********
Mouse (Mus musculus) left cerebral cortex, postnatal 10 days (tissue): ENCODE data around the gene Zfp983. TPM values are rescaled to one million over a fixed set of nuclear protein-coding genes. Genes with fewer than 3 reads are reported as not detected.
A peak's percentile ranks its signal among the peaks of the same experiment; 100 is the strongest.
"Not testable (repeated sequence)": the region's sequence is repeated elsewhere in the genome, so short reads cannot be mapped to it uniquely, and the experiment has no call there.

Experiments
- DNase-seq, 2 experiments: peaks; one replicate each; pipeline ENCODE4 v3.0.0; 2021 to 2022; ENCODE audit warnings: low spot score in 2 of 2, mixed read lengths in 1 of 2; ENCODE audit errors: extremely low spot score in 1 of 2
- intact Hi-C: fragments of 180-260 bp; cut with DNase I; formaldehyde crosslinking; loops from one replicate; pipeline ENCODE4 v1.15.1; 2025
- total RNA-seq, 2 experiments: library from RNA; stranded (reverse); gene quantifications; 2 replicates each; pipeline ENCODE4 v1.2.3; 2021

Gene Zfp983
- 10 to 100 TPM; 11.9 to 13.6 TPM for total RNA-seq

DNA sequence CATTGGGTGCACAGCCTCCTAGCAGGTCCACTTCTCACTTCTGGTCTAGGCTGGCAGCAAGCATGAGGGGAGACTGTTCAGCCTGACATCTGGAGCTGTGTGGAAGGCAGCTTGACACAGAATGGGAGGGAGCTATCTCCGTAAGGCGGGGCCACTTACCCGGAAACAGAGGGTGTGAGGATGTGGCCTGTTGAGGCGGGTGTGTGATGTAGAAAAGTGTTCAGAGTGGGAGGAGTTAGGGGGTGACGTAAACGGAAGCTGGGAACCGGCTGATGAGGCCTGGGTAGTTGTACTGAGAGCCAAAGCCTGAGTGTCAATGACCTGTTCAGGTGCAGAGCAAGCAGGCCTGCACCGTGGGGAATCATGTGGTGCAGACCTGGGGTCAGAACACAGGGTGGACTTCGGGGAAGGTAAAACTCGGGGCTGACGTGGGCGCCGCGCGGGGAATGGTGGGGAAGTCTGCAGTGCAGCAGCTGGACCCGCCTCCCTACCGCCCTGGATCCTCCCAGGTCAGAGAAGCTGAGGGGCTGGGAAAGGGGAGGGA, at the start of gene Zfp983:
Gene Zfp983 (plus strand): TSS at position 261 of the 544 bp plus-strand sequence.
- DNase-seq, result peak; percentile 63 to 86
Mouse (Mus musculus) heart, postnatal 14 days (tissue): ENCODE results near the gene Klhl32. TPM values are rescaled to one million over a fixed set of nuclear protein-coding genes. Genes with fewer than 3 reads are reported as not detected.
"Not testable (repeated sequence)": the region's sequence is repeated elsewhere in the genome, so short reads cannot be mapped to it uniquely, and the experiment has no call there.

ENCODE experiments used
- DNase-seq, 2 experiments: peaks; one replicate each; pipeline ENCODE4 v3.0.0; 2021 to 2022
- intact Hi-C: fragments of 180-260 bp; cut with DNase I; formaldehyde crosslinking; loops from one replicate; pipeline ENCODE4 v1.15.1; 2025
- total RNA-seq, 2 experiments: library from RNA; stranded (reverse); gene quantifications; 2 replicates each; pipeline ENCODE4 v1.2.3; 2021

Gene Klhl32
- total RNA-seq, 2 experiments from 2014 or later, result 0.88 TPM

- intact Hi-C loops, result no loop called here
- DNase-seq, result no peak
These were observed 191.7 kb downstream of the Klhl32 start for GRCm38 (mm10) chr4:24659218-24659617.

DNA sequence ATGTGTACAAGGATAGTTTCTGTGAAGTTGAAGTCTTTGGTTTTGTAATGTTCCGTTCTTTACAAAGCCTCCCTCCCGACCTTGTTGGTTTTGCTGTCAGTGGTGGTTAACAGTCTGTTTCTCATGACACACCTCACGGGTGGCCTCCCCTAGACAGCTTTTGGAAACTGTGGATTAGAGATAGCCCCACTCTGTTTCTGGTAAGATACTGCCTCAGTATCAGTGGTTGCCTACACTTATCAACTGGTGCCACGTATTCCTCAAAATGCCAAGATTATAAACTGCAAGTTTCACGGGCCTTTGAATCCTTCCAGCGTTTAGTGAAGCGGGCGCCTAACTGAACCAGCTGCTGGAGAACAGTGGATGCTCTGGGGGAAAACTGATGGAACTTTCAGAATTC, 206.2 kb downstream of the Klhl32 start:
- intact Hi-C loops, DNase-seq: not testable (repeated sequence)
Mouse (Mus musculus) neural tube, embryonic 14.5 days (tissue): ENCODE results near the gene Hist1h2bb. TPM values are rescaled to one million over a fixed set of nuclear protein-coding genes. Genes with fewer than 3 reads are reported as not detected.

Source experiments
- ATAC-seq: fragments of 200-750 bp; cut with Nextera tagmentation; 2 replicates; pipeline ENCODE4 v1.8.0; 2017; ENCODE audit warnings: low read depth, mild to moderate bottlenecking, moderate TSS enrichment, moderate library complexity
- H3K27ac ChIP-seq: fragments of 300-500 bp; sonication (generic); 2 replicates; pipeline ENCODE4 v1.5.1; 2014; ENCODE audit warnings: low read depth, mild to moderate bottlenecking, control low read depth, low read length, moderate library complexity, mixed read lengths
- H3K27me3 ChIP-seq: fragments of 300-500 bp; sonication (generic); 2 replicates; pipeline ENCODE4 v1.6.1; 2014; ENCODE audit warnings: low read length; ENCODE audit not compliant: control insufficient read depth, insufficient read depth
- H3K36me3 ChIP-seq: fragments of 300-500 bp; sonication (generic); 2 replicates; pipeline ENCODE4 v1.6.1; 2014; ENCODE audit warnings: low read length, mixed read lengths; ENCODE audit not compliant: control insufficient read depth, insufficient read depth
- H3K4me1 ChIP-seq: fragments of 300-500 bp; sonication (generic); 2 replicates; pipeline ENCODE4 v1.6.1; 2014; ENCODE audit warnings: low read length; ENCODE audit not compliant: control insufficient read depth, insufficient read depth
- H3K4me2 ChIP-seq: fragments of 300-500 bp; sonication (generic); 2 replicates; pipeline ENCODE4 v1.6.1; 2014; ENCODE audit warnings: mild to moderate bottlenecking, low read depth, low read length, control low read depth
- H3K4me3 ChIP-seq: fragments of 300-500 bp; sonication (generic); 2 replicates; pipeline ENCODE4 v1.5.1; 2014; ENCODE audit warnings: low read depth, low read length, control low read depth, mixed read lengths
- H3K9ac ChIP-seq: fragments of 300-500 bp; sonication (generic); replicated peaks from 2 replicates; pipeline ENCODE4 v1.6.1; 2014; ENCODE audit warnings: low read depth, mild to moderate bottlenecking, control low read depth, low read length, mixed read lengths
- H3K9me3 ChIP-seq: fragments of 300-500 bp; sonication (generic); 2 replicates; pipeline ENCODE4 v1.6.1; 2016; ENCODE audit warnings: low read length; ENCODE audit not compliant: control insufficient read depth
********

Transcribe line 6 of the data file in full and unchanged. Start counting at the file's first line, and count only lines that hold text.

- intact Hi-C: fragments of 180-260 bp; cut with DNase I; formaldehyde crosslinking; loops from one replicate; pipeline ENCODE4 v1.15.1; 2025